Ceramic inlays are tooth-colored glass-based restorations used as fillings in back teeth (molars and premolars). These fillings are made of dental porcelain in a dental laboratory using a copy or model of the tooth preparation obtained from a mold made by the dentist. After being completed, the inlay is cemented in the tooth preparation with composite cement.
Ceramic inlays are the best way to restore posterior teeth. The round contact point in between the teeth can be prepared by the dental technician in the best way, as compared to a direct, ordinary class II filling restorations. Also, patients who present allergy to metals and who desire a highly esthetic restoration might benefit from ceramic inlays because these restorations are extremely biocompatible (ceramics are among the most compatible biomaterials) and can mimic the appearance of the natural tooth, when properly made.
The X-Ray shows interproximal caries in between the lower right molars and inaccurate edge -to-edge termination of the class II fillings in between the molar and the premolar.
The preparation of the teeth needs to be totally extrusive, so that the ceramic inlays can be set in place easily. The retention is obtained by means of the cement composite and the adhesives. In order to obtain a good silicone impression, the papilla can be cauterized with an electro scalpel. The papilla will grow back again after the ceramic inlays are definitely set in place. The displacement of the papilla can also be achieved by using retraction threads.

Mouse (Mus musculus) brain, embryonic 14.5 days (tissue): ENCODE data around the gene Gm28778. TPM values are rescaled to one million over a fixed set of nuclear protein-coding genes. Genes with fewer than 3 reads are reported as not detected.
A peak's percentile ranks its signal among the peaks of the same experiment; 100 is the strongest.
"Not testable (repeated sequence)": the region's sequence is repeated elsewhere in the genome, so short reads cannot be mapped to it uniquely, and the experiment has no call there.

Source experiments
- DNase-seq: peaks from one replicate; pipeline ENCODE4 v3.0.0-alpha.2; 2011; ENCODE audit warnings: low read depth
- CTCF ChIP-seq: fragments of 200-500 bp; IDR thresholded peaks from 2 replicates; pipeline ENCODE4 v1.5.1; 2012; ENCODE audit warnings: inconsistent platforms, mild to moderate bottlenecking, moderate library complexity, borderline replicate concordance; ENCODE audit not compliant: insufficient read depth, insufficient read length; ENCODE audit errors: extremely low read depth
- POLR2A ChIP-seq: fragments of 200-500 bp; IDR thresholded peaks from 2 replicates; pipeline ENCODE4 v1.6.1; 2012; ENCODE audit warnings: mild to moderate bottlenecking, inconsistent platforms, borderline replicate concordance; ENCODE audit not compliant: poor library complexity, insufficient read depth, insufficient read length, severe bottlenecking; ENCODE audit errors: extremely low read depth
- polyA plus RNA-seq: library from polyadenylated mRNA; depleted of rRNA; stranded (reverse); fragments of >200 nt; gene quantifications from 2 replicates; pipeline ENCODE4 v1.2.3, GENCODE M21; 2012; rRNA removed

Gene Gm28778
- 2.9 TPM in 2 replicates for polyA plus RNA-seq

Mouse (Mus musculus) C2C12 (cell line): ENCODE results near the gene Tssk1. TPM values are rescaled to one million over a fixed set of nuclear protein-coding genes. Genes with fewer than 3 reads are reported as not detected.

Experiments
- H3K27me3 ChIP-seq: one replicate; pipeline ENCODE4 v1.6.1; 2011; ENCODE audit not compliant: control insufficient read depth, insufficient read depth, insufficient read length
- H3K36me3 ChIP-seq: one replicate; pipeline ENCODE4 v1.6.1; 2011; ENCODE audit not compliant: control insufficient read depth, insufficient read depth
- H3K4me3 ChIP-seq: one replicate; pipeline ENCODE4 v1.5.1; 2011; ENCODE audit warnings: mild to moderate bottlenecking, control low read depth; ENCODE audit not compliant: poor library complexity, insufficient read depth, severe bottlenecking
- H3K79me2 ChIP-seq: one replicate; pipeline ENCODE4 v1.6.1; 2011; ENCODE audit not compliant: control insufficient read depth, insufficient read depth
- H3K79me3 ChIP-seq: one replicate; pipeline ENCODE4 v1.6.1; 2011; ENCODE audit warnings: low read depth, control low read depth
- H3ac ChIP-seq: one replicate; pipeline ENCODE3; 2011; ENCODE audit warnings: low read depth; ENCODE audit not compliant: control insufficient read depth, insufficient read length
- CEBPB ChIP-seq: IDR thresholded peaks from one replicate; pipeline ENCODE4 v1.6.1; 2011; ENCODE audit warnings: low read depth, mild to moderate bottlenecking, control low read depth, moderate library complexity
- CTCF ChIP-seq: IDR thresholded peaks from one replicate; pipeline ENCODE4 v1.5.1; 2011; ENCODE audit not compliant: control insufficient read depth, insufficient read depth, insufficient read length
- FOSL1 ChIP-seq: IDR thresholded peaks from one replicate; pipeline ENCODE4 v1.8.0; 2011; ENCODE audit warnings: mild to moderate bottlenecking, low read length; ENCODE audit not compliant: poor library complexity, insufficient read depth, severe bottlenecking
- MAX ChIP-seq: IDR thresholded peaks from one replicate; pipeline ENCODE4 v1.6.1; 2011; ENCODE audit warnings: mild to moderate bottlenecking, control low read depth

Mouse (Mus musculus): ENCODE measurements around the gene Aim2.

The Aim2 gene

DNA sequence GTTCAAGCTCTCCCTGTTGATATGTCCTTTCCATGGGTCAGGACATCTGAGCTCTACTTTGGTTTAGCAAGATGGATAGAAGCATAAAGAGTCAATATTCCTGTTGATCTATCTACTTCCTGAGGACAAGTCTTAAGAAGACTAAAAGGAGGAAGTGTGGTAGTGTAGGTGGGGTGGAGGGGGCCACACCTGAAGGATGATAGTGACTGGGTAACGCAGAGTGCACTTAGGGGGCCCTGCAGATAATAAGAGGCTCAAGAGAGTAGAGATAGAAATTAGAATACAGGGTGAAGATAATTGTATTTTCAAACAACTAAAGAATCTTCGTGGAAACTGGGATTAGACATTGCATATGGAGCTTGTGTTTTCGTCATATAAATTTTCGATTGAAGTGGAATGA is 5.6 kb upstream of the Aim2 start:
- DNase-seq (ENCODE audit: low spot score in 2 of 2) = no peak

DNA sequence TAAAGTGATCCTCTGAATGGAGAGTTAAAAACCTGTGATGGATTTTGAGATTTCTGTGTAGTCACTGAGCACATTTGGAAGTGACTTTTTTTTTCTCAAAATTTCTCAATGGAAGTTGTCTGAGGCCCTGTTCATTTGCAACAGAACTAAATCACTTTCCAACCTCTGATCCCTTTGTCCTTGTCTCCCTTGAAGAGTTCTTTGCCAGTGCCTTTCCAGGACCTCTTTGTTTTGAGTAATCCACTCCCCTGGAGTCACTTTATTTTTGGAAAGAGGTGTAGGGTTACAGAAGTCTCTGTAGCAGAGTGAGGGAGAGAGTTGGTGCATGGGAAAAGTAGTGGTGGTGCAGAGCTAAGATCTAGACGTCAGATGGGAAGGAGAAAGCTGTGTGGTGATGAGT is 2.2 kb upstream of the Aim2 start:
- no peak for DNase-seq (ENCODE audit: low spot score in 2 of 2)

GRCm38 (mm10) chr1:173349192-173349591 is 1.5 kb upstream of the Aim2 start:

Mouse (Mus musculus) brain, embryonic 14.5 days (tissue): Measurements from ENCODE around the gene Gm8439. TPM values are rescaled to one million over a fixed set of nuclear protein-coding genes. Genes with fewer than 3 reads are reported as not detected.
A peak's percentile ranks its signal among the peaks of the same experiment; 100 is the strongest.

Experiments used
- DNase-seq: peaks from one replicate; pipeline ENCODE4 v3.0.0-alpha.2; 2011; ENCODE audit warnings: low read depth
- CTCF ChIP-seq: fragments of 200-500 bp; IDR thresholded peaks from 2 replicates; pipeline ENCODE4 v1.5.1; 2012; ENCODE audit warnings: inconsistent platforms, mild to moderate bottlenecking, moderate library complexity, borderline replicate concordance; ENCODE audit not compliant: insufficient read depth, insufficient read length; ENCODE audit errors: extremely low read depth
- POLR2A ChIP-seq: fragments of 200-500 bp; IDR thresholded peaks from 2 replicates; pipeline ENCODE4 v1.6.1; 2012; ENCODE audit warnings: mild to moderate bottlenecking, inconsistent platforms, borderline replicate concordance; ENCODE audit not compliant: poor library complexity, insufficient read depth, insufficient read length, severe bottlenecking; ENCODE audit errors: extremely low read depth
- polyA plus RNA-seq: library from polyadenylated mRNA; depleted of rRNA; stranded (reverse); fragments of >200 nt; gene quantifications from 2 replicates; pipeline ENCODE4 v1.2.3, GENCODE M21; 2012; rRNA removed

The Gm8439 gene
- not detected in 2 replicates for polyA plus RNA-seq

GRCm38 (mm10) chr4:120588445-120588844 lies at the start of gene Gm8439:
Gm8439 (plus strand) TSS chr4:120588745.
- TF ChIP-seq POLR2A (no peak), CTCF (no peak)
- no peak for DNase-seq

The provisories for the ceramic inlays are made with a soft, light cured composite. These are the views at the moment of setting and one week after. The provisories should be easy to remove with a probe, for example, and they hold themselves in place without cement.
This are the views of the preparation in cast, and the set-up display in mouth prior to cementation. A rubber dam is used for isolation of the desired teeth, with the help of one or two clamps. Correct rubber dam isolation and correct use of adhesives are both vital for a long lasting result.
This is the final mimetic result of the ceramic and a check X-ray in order to control the contact points where the eye doesn’t reach. A small excess composite still needs to be removed from the contact point in between the molar and the premolar.
Thomas Hirsch, Zahntechnikermeister, Langobardenstrasse 35/1a, 1220 Wien, Österreich